Bishara laws include bills whose goal is to revoke the economic rights of MKs convicted of criminal offenses, reduce the scope of MK immunity, and facilitate the ousting of MKs who act against the State of Israel as a Jewish state. The bill closest to becoming law is the one submitted by MK Gilad Erdan (Likud), which will enable a court to revoke the citizenship of anyone who breaches Israel's trust. Erdan has already passed this bill on its first reading, and it seems unlikely that anyone will stop him on its way to enactment via second and third readings in the current Knesset session.
Balad MKs are certain that the moment the law is passed, proceedings will be opened to revoke Bishara's citizenship. The bill, however, is not without problems. A person's citizenship can be revoked without a conviction, without the presence of the person being judged, and even without presenting classified evidence. To top it off, the bill does not define breach of trust. Knesset Interior and Environment Committee Chair Ophir Pines-Paz (Labor) says he will consider including a definition of this term in committee discussions, prior to the second and third readings.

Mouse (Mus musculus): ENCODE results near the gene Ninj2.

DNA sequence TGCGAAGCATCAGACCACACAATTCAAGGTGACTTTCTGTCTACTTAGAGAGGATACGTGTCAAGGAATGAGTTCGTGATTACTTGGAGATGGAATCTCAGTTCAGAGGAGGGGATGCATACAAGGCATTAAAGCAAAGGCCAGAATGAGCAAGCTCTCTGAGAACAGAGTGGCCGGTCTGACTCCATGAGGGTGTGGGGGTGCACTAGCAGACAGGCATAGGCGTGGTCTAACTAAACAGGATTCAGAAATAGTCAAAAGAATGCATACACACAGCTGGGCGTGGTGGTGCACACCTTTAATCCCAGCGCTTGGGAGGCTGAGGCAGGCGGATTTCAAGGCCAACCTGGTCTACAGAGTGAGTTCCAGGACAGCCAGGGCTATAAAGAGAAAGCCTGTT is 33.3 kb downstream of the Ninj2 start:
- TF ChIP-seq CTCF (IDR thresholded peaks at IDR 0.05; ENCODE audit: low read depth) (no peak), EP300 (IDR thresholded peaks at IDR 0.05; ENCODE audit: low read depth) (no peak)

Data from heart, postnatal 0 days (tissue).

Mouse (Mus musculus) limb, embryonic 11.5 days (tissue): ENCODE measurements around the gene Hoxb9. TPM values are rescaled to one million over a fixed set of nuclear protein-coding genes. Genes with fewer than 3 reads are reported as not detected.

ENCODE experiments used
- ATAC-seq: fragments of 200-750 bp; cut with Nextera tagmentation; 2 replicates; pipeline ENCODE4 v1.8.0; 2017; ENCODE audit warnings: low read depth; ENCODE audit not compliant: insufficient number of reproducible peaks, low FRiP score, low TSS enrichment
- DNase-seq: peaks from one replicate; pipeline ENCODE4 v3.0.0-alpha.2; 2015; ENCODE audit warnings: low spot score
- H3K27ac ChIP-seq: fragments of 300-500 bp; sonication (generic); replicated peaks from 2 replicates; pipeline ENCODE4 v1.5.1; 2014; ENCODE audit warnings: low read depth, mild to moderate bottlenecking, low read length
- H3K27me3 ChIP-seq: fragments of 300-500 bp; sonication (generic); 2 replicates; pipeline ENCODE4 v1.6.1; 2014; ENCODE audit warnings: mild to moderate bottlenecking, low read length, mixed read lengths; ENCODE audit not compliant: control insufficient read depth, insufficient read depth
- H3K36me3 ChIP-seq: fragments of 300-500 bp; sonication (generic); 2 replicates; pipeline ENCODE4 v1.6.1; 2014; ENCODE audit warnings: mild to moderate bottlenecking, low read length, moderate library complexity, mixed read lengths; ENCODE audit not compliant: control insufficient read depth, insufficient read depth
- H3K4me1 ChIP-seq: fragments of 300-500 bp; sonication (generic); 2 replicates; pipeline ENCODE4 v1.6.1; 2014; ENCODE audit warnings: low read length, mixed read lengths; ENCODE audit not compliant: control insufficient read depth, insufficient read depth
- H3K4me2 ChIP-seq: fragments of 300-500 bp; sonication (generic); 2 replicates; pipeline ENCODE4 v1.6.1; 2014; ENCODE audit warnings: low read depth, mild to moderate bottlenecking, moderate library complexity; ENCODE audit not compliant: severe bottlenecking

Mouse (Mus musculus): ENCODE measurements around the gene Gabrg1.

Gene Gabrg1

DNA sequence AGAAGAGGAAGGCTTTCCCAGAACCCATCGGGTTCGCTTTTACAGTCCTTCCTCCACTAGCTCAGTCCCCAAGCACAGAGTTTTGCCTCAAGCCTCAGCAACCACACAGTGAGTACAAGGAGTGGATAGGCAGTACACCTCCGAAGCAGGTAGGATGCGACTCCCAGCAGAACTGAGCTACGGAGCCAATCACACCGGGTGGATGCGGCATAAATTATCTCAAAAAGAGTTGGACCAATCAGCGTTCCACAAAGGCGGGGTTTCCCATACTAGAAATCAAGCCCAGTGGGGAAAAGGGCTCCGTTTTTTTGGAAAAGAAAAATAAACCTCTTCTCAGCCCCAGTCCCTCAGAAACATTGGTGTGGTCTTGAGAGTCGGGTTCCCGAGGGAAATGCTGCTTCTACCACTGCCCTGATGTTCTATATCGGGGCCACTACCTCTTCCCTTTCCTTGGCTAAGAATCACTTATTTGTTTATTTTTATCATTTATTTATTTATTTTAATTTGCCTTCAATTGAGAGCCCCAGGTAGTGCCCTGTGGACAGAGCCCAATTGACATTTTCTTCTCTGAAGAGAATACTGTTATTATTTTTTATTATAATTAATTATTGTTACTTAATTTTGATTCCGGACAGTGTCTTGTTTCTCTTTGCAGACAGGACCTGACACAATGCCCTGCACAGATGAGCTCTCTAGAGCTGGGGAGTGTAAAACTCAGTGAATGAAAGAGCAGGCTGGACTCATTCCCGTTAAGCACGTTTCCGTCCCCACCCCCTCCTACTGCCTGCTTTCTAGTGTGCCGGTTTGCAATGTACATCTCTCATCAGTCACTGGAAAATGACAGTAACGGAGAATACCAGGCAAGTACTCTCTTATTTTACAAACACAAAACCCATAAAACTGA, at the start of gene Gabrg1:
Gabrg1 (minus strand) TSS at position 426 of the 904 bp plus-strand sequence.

Justice Minister Daniel Friedmann was not whitewashing anything. In March 2007 he admitted to the Knesset plenum that of the 129 torture complaints filed against Shin Bet Security Services interrogators in 2005-2006, not one of them was relayed for investigation by the department for investigating policemen, and therefore no indictments had been filed, either.
This information was provided by Friedmann in response to a question by Khenin. Khenin raised the possibility that the reason no complaints had been investigated was that the complaints were examined by the Mavtan (Shin Bet official in charge of investigating interrogees' complaints), who is subordinate to the State Prosecutor's Office. Friedmann promised to transfer a sampling of the files for external examination by the Justice Ministry.